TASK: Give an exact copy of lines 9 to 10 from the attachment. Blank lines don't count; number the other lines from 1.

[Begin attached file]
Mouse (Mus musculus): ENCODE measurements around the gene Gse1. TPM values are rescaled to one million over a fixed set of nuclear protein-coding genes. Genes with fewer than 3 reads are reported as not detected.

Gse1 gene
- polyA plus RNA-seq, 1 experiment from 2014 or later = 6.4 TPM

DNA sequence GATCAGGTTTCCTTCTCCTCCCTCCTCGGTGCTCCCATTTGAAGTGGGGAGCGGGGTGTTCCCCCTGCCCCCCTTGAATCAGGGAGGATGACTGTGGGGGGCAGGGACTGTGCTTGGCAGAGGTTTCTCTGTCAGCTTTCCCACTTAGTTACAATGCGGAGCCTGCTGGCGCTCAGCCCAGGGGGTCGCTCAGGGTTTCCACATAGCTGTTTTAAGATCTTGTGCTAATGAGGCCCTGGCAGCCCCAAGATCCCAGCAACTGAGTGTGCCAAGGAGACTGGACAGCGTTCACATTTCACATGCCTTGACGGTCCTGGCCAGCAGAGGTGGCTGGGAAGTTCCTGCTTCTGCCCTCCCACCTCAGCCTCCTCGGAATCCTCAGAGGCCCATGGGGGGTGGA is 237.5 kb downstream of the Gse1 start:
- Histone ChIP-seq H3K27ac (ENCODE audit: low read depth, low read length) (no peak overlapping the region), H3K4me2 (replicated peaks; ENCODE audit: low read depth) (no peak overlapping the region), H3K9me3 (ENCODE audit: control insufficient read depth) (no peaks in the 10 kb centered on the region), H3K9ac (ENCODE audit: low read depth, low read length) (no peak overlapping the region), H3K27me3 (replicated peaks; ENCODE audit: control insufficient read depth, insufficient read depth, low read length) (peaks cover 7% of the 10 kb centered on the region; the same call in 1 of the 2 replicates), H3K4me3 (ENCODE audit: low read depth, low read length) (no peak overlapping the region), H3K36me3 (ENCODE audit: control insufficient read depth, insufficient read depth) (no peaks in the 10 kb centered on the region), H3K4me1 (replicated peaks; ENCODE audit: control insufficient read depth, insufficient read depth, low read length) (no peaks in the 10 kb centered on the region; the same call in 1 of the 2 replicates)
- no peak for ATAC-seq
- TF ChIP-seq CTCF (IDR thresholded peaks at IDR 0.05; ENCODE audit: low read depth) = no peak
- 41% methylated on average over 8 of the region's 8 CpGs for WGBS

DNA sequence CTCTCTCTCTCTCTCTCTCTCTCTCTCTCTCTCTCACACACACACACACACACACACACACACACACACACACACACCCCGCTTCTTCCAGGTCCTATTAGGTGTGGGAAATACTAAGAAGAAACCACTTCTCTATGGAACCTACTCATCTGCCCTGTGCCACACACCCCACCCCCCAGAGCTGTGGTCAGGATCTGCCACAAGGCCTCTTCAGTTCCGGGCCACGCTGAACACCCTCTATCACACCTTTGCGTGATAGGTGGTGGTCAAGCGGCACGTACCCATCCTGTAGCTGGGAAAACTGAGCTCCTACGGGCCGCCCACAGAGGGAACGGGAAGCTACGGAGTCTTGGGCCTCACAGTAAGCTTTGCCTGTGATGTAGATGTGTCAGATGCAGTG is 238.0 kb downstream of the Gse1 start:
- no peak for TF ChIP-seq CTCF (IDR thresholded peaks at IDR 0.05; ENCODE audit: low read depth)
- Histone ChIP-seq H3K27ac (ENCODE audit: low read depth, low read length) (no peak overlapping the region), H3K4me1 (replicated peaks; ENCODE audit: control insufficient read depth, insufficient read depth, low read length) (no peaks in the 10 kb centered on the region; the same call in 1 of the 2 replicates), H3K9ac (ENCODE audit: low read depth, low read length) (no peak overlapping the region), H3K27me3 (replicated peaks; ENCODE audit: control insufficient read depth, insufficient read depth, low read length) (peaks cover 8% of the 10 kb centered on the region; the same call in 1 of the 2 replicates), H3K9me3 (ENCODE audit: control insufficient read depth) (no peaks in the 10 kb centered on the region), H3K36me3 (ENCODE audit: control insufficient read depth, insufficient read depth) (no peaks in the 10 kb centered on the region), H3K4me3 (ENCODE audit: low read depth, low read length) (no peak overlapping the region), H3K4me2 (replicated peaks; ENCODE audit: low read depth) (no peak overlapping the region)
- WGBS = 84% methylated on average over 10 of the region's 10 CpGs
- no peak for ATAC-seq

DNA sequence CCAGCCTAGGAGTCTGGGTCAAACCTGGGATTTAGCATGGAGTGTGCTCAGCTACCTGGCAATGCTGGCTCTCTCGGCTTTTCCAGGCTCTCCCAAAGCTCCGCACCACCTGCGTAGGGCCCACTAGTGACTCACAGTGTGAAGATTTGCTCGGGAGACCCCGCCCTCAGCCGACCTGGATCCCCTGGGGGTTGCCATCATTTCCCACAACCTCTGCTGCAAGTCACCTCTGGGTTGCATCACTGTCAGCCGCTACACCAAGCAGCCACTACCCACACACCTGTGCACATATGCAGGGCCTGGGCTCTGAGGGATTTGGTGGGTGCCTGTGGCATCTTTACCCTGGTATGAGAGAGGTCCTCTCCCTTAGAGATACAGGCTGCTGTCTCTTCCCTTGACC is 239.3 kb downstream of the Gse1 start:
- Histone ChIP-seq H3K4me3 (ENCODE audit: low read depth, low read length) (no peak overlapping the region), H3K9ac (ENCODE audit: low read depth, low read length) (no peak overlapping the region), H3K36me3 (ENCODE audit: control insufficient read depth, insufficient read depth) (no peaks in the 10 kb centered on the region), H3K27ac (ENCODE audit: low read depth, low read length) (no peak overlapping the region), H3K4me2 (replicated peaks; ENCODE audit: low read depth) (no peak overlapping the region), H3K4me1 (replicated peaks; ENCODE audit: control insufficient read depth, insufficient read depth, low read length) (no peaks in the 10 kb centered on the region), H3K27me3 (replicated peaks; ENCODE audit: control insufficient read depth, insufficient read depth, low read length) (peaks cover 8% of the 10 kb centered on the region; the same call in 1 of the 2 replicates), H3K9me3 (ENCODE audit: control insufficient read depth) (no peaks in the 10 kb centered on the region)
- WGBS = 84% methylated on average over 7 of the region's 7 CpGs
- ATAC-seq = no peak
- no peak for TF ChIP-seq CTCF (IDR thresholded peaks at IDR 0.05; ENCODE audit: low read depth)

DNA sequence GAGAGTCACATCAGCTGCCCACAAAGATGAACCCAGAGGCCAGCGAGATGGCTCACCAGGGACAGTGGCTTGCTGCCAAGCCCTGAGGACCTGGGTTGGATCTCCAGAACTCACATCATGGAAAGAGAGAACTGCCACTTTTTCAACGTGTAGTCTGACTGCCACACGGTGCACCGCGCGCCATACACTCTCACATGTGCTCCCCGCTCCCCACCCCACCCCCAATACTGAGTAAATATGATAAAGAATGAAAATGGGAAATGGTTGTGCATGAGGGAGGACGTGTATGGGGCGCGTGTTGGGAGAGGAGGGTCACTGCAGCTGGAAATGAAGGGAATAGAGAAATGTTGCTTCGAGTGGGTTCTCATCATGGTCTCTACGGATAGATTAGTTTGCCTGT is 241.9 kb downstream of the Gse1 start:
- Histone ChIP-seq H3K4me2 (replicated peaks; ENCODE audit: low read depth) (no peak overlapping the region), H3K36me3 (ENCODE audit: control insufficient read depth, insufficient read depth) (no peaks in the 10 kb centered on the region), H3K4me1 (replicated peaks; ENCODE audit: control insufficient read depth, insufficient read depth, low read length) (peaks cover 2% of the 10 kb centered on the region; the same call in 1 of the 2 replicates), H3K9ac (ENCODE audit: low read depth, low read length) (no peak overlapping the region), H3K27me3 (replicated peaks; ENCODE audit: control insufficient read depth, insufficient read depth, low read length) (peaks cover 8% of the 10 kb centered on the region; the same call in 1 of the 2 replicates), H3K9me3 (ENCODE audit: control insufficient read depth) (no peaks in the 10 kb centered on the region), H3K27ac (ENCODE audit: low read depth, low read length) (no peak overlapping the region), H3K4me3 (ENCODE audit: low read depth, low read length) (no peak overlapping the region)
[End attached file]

DNA sequence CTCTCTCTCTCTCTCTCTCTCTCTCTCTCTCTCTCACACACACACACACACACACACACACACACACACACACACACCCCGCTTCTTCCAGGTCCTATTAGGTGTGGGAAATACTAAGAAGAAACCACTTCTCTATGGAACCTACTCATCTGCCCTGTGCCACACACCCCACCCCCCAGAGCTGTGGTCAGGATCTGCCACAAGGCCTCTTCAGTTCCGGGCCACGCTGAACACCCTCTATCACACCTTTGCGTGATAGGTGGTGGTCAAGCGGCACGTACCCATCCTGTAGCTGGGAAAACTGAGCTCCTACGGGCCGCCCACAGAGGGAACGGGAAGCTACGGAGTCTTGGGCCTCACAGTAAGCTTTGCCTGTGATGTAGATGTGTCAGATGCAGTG is 238.0 kb downstream of the Gse1 start:
- no peak for TF ChIP-seq CTCF (IDR thresholded peaks at IDR 0.05; ENCODE audit: low read depth)